i) Sale of Goods :- Revenue from the sale of goods are recognized when the goods are delivered and title have passed on fulfillment of following conditions :-

- The Company has transferred to the buyer the significant risks and rewards of ownership of the goods which generally coincides when goods are billed and delivered to customers as per terms of the contract,

- The Company retains neither continuing managerial involvement to the degree associated with ownership nor effective control over the goods ;

- The amount of revenue can be measured reliably;

- It is probable that economic benefit associated with the transaction will flow to the Company ; and

- The costs incurred or to be incurred in respect of the transaction can be measured reliably.

ii) Service Income : Service income is recognized on rendering of services.

iii) Gift Card sales are recognized when the vouchers are redeemed and goods are sold to the customers.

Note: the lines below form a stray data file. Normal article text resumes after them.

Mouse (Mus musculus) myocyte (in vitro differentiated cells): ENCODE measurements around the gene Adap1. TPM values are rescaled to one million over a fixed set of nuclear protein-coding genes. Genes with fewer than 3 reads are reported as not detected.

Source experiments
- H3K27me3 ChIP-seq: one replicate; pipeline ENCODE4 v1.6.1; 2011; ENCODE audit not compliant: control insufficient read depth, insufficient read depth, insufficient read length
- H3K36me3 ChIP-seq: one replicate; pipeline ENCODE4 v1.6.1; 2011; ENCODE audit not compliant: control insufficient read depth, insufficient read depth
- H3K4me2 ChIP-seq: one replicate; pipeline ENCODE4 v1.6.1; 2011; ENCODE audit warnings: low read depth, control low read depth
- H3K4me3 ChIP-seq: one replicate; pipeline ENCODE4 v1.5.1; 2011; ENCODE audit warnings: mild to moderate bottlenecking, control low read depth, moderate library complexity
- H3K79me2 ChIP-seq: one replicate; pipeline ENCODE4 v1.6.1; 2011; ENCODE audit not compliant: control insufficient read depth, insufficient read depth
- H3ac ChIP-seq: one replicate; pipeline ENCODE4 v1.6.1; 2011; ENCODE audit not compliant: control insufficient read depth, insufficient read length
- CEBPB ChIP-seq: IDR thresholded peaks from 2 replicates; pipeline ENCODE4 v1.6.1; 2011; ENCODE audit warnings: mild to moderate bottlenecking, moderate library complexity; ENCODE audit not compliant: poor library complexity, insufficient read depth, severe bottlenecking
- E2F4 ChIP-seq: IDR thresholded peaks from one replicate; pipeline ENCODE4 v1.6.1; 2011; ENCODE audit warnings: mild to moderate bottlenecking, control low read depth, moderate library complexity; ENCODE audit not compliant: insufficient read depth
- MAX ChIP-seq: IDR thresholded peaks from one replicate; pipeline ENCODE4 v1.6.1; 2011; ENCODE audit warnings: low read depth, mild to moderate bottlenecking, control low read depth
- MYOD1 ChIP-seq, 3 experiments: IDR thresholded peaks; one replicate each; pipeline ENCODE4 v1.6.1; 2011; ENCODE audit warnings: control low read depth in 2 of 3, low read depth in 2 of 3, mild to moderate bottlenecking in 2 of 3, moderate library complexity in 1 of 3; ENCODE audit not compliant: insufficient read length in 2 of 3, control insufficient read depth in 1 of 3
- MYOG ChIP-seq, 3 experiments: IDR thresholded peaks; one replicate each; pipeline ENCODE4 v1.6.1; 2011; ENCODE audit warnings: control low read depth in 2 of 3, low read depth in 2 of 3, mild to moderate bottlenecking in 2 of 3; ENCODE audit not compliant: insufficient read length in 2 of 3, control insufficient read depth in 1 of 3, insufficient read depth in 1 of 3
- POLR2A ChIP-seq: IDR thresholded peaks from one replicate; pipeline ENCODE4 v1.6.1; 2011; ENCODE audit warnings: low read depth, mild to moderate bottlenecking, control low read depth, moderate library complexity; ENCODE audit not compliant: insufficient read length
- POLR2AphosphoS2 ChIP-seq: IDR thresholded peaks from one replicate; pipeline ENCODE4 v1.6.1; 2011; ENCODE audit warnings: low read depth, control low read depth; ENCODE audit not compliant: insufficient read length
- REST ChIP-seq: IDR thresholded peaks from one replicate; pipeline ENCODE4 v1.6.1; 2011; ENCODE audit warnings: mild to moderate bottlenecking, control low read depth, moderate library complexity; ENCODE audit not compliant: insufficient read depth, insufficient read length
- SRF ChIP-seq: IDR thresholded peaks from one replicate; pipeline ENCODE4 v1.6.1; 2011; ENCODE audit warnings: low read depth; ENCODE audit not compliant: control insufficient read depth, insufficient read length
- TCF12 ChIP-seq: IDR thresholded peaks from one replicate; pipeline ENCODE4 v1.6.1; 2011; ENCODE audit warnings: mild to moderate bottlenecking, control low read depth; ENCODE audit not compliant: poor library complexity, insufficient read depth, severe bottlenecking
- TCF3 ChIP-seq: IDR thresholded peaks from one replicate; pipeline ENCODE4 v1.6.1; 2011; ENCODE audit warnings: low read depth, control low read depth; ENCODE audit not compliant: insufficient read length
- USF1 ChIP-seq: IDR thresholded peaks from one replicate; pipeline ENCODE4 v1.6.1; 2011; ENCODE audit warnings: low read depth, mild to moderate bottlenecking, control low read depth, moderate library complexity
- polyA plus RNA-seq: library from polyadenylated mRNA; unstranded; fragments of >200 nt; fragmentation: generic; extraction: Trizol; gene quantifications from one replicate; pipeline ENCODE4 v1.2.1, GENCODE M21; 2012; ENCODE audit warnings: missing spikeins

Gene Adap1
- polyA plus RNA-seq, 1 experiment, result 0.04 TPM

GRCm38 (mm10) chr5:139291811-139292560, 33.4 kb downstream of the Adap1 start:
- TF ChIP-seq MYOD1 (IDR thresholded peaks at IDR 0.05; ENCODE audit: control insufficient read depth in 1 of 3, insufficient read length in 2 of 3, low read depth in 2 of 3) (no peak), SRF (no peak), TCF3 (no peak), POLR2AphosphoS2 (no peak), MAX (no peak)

iv) Interest Income :- Interest income from a financial assets is recognized when it is probable that the economic benefits will flow to the company and amount of income can be measured reliably. Interest Income is accrued on time basis, by reference to the principal outstanding and at the effective interest rate applicable.

v) Rental Income arising from operating leases is accounted for on straight line basis over the base terms unless the rentals are structured to increase in line with expected general inflation and is included in revenue in the Statement of profit & loss account due to its operating nature.

vi) Dividend income is recognised when the right to receive payment is established.

h) Foreign currency transactions

Foreign currency transactions are recorded at the exchange rates prevailing on the dates of the transactions. Exchange differences arising on foreign currency transactions settled during the period are recognized in the Statement of profit and loss of that period.

Monetary assets and liabilities denominated in foreign currencies at the balance sheet date are translated into functional currency at the exchange rates at the reporting date. The resultant exchange differences are recognized in the Statement of profit and loss.